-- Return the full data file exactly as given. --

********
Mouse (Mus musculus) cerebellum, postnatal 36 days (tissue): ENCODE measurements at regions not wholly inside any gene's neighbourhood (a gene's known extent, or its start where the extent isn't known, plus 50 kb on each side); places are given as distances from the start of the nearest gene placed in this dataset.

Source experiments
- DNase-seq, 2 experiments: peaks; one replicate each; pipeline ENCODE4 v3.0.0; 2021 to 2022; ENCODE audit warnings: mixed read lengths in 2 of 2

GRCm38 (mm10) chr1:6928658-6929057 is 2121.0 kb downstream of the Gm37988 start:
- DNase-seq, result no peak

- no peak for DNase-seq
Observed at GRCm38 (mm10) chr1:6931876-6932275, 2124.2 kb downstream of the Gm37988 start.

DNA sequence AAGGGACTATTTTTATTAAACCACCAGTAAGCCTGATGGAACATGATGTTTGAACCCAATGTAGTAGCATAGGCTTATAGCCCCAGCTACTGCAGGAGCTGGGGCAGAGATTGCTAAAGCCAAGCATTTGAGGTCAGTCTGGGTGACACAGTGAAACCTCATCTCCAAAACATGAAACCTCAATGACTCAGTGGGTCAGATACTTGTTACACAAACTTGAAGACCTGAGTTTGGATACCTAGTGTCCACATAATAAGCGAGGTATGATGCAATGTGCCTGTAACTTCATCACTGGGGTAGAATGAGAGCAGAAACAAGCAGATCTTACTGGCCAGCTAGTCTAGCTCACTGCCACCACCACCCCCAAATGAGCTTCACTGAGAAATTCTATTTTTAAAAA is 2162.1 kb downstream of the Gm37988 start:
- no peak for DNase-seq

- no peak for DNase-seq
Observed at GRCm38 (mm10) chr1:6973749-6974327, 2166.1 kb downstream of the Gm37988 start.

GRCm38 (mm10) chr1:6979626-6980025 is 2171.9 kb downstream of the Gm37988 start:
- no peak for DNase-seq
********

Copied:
Mouse (Mus musculus) cerebellum, postnatal 36 days (tissue): ENCODE measurements at regions not wholly inside any gene's neighbourhood (a gene's known extent, or its start where the extent isn't known, plus 50 kb on each side); places are given as distances from the start of the nearest gene placed in this dataset.

Source experiments
- DNase-seq, 2 experiments: peaks; one replicate each; pipeline ENCODE4 v3.0.0; 2021 to 2022; ENCODE audit warnings: mixed read lengths in 2 of 2

GRCm38 (mm10) chr1:6928658-6929057 is 2121.0 kb downstream of the Gm37988 start:
- DNase-seq, result no peak

- no peak for DNase-seq
Observed at GRCm38 (mm10) chr1:6931876-6932275, 2124.2 kb downstream of the Gm37988 start.

DNA sequence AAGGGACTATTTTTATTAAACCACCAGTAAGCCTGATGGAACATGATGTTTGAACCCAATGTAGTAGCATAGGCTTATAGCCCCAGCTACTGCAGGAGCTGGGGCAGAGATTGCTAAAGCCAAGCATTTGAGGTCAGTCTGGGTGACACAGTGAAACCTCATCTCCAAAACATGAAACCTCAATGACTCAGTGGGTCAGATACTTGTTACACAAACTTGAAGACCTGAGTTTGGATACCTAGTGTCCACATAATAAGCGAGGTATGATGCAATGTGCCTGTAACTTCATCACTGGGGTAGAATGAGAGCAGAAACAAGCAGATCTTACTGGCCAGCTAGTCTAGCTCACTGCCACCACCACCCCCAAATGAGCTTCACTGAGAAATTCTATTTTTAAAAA is 2162.1 kb downstream of the Gm37988 start:
- no peak for DNase-seq

- no peak for DNase-seq
Observed at GRCm38 (mm10) chr1:6973749-6974327, 2166.1 kb downstream of the Gm37988 start.

GRCm38 (mm10) chr1:6979626-6980025 is 2171.9 kb downstream of the Gm37988 start:
- no peak for DNase-seq